Monitoring, Evaluation and Benefits Management for the UK’s investments in the European Space Agency

Space shuttle flying over the clouds, photo by 3dsculptor/Adove Stock

Photo by 3dsculptor/Adobe Stock

The UK’s involvement in the European Space Agency

The UK has been a member state of the European Space Agency (ESA) since its inception on May 30th, 1975, and has been a significant contributor to its programmes and initiatives. The UK's involvement in ESA is delivered via the UK Space Agency, providing access to European space infrastructure and collaboration opportunities with other member states. It has been critical in supporting the delivery of the present and future of the UK's National Space Strategy (NSS), which was introduced only two years ago emphasising evolving strategies and developments, aligning with the nation's broader goals in space exploration and technological advancements.

The UK Space Agency contributes approximately 70-75% of its annual budget to ESA, with £1.84 billion committed by the UK between 2023 and 2027.

The UK's commitment to ESA secured several projects, including the launch of the UK-built Rosalind Franklin Mars Rover, the VIGIL space weather mission, and the TRUTHS climate laboratory. In addition to mission participation, knowledge generation and the maintenance of national security, the UK's involvement in ESA programmes has further domestic benefits, including an estimated return on investment of 1:9.8 in terms of gross value added.

Furthermore, the knowledge generated through these programmes significantly benefits other sectors. These spillover effects stimulate economic growth and technological innovation across various industries, as well as creating new employment opportunities. Additionally, the UK follows ESA's strategy of improving our understanding of climate change and focuses on the sustainability and environmental performance of space activities.

What is the issue?

There are clear technological, economic, collaborative, social and environmental benefits associated with the UK’s investment in ESA, but there remains a need to be accountable and transparent on how the investment is benefiting the UK in public return. As an example, a UK government inquiry into UK space strategy and satellite infrastructure highlighted the need to link participation in ESA programmes more firmly to the aims of the NSS.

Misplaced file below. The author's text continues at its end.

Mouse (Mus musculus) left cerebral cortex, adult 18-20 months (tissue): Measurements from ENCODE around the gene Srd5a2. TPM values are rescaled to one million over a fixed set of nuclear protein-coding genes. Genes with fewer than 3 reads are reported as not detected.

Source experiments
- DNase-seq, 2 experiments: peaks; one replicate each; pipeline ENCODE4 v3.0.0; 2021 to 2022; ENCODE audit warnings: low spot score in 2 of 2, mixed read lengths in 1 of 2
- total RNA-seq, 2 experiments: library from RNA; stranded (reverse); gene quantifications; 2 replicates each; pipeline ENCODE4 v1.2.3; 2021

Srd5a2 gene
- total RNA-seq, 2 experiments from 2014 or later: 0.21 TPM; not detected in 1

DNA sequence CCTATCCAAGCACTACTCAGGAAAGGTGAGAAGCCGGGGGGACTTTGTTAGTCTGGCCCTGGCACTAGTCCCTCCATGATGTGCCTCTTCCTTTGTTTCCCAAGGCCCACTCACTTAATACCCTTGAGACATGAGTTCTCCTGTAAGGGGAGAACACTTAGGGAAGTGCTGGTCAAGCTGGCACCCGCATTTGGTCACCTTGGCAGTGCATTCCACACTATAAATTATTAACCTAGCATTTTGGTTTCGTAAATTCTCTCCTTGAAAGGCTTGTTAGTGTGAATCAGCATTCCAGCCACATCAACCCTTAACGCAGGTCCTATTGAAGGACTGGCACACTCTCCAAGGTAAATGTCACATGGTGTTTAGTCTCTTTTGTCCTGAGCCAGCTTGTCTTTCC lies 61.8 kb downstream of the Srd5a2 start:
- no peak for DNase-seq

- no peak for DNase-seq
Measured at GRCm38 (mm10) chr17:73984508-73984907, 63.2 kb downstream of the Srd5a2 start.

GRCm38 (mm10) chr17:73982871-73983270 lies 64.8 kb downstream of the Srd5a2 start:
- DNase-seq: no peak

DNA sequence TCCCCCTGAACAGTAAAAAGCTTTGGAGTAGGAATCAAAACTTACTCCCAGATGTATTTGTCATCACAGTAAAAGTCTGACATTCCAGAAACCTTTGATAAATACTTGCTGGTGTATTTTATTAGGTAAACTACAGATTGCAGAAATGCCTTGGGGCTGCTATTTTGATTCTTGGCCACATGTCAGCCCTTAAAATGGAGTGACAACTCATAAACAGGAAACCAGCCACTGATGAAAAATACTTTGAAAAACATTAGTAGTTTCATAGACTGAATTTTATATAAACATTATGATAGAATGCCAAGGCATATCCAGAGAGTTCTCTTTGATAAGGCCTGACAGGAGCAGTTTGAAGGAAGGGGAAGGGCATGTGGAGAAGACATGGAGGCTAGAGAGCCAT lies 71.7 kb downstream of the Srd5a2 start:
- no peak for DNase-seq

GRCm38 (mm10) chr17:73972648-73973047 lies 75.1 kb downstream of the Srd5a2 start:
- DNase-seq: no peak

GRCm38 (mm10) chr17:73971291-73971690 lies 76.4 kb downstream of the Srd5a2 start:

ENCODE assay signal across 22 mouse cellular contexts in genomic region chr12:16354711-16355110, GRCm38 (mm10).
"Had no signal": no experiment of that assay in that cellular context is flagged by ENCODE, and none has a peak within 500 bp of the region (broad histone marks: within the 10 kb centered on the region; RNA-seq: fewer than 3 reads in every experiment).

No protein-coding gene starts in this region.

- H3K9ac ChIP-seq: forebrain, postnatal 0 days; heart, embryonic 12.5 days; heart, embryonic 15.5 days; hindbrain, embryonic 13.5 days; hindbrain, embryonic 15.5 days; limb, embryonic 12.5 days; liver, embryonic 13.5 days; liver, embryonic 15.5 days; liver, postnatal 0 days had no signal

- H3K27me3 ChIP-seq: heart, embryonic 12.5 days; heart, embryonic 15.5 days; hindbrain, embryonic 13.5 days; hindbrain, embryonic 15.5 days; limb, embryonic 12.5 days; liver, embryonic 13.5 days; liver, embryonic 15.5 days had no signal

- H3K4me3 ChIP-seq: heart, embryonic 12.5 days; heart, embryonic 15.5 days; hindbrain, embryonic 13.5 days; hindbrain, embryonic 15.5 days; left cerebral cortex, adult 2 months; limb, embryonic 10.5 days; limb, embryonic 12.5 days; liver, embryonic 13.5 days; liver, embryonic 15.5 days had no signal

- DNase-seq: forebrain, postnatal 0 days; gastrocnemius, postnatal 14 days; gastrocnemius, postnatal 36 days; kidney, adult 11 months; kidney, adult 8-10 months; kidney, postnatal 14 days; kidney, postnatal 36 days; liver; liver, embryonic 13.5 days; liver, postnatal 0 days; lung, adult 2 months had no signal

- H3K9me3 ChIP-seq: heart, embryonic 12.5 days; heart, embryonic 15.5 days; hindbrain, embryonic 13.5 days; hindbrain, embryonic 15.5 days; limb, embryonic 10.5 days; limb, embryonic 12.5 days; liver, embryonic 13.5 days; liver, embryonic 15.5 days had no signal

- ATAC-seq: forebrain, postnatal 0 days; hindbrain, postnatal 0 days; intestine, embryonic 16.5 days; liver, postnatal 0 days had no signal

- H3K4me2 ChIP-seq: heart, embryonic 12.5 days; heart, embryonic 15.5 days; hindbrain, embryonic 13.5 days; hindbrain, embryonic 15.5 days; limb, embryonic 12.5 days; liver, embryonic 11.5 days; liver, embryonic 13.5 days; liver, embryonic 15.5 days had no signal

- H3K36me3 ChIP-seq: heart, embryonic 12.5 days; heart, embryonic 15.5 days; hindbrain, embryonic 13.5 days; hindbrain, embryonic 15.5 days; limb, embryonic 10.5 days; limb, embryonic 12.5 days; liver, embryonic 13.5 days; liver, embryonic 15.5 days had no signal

Despite evidence strongly supporting the UK's investment in the ESA, stakeholders emphasised the need to develop a stronger national programme. These concerns are concurrent with the progress made by the UK space sector in developing UK launch capabilities. The government's response to the inquiry emphasised the importance of delivering on the UK's objectives against the NSS through national programmes, stating that this will be a key consideration in shaping future investment decisions.

How are we helping?

RAND Europe has been commissioned by the UK Space Agency to conduct a monitoring, evaluation and benefits management study for UK Space Agency’s investments in ESA. We are leading the study with economic evaluation experts from Ipsos, two senior space technology colleagues from RAND US (Bonnie Triezenberg and Peter Whitehead) and Amanda Regan (ex-ESA engineer and programme leader).

The UK Space Agency’s investment in ESA is itself a highly complex intervention to evaluate. The M&E activity funded through this project will provide an understanding of the contribution the UK’s investments in ESA make to the UK’s overall space R&D capabilities and sector growth. This supports the optimisation of ongoing delivery and provides a justification for the large-scale investments, but with an appreciation that the benefits are highly probabilistic. To achieve this, this inception phase of this evaluation will consider the caveats of previous iterations evaluating the UK’s investment in ESA, to deliver highly informed impact, process and economic evaluations across the defined programme portfolio.

Considering the caveats identified by UK Space Agency, the impact evaluation aims to tackle uncertainties related to the returns on investment resulting from UK’s contributions to ESA. The evaluation will specifically concentrate on the probabilistic benefits that stem from certain aspects of ESA activities.